U.N. Office Tries to Save Annan's Job

The U.N. secretary-general's office is mounting a coordinated campaign to try to save Kofi Annan's (search) job.

The two-pronged effort involves coordinating statements of support while Annan himself stays resolutely quiet on the subject of his future.

Annan is in the middle of a controversy surrounding the U.N.'s Oil for Food (search) scandal; several Republican lawmakers have called for his resignation because of allegations of corruption in the program, which allowed Iraqi President Saddam Hussein to sell oil and use the proceeds to buy food, medical supplies and other humanitarian items.

Congressional committees are investigating allegations that Saddam manipulated the program to generate illicit income and win influence with foreign officials.

Annan is also in hot water after he overrode claims of sexual harassment against Ruud Lubbers (search), the high commissioner for refugees and a former Dutch prime minister.

An internal investigation into the allegation reportedly supported the complaint, which was made by an American woman. But Annan said he rejected the findings on the basis of legal advice that the charge was unsustainable in court.

At a meeting of the General Assembly on Wednesday, Annan drew a standing ovation from delegates. Those who were in the room say the apparently well-planned applause was led by the French delegation and those of some African nations; the American delegation was among the last to stand.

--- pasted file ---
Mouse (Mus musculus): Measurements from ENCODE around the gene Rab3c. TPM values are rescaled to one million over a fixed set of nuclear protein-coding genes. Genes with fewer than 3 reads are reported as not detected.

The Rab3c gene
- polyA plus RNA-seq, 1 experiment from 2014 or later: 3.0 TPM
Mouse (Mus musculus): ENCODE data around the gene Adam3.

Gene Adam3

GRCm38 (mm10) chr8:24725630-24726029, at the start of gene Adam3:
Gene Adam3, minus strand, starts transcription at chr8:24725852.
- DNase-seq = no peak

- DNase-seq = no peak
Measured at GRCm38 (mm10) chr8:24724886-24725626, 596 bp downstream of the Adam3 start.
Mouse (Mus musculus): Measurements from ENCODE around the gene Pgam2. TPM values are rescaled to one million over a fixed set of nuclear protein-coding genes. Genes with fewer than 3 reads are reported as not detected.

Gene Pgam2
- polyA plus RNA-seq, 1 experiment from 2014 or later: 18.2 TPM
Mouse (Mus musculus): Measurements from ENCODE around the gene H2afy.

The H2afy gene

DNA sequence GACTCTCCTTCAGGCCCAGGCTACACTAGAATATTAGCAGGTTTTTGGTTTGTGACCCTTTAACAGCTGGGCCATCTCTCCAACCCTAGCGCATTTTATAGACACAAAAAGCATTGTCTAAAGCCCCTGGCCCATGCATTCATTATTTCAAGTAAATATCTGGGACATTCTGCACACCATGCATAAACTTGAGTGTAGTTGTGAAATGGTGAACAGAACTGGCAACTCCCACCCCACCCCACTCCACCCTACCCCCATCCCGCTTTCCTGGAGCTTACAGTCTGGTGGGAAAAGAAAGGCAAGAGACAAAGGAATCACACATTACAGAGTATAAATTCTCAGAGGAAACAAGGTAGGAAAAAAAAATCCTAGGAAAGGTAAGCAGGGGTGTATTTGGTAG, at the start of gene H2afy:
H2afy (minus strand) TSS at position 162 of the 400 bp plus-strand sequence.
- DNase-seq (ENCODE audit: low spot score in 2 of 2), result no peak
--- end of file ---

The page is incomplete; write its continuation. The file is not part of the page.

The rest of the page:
Later Wednesday afternoon, Annan got a much rougher reception at a meeting with union members who are furious with the way senior management is running the United Nations.

In particular, the employees are angry that Annan has personally dismissed sexual-harassment and favoritism charges against Lubbers and another long-time associate. After the meeting, U.N. managers said it had gone well but the union representatives said it was "bad, very bad."

FOX News has also learned that a petition the United Nations has touted as evidence of support for Annan was not exactly democratic.

An e-mail was sent to all U.N. staff telling them that a campaign was being waged against Annan and asking them to support the secretary-general. Not only was there no confidentiality for staff — many of whom are on short-term contracts — but there was also only one option to choose from: "yes."

There was no way for a staff member to say "no, we don't support Annan." Only one-third of U.N. staffers have signed the petition.

Click in the box near the top of the story to watch a report by FOX News' Jonathan Hunt.